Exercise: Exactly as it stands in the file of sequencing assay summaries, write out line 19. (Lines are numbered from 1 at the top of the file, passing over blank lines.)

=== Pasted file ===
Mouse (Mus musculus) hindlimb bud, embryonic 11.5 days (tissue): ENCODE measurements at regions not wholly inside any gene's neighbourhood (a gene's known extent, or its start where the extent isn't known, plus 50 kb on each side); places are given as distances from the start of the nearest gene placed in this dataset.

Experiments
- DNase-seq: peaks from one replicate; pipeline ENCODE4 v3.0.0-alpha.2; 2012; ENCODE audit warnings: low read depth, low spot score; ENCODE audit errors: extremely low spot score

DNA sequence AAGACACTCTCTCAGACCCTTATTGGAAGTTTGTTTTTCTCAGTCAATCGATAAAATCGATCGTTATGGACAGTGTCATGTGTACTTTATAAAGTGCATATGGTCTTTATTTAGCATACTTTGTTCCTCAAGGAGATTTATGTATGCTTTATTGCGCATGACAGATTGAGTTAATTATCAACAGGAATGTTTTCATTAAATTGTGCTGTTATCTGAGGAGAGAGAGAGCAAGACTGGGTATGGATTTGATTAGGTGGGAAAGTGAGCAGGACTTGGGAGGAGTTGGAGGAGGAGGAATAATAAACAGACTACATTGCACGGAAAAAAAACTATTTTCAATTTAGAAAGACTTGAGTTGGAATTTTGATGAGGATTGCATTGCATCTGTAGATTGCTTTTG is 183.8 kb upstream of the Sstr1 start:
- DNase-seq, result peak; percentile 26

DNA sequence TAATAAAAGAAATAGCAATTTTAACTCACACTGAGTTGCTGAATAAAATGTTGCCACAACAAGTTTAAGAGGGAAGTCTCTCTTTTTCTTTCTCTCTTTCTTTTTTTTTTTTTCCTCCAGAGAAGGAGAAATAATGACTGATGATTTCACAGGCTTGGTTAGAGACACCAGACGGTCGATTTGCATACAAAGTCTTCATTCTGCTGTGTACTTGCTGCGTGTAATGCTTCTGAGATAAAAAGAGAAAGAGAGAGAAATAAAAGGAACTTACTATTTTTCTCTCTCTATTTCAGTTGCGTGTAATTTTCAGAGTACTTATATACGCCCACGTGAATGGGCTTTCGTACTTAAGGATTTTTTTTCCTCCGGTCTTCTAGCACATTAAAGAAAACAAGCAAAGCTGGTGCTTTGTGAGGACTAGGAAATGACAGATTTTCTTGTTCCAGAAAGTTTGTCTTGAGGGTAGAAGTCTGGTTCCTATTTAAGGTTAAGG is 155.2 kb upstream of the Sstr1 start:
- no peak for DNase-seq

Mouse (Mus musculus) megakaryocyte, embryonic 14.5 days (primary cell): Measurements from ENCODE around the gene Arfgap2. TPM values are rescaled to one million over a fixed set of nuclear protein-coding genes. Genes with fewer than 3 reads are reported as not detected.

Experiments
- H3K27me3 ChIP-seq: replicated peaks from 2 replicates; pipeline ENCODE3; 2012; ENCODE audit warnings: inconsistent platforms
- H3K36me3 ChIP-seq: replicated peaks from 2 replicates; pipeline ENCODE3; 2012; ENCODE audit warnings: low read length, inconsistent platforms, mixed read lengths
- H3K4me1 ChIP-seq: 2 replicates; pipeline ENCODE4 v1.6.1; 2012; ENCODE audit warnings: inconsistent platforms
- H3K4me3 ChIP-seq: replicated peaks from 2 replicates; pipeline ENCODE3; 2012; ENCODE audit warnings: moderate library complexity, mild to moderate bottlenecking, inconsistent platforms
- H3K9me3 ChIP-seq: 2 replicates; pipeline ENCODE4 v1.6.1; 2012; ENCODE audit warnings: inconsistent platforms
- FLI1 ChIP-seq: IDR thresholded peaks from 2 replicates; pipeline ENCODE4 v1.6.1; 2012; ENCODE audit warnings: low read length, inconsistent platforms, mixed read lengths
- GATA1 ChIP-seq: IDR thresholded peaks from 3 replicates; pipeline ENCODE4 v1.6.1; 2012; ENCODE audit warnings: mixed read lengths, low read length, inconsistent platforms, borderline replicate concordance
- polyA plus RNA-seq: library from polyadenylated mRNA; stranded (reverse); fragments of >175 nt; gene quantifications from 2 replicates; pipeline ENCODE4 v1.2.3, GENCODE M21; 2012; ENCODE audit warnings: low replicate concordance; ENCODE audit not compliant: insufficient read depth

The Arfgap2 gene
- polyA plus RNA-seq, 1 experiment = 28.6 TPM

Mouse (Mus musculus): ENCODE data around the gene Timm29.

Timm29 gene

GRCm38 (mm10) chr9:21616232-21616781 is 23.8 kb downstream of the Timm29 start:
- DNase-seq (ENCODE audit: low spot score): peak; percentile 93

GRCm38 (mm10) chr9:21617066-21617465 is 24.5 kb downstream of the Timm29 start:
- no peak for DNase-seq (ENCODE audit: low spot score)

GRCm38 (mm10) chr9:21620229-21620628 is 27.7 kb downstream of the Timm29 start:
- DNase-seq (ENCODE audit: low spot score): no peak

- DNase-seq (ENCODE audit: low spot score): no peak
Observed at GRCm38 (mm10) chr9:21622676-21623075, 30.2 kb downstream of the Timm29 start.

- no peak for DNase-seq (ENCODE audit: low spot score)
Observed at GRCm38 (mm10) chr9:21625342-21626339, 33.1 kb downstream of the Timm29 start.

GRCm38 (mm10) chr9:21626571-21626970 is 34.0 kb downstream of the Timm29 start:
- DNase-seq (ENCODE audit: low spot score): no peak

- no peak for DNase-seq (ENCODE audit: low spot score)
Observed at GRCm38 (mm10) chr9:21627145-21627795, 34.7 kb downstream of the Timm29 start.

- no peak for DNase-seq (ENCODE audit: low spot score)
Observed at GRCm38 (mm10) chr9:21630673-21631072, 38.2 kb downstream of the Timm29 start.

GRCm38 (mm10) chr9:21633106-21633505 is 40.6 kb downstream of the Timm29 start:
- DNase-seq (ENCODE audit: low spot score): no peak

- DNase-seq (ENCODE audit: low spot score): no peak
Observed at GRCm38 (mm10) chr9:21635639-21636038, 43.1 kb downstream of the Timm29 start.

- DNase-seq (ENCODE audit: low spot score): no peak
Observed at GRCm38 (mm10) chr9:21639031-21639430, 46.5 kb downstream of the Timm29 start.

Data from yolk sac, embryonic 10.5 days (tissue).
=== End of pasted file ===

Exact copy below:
- polyA plus RNA-seq, 1 experiment = 28.6 TPM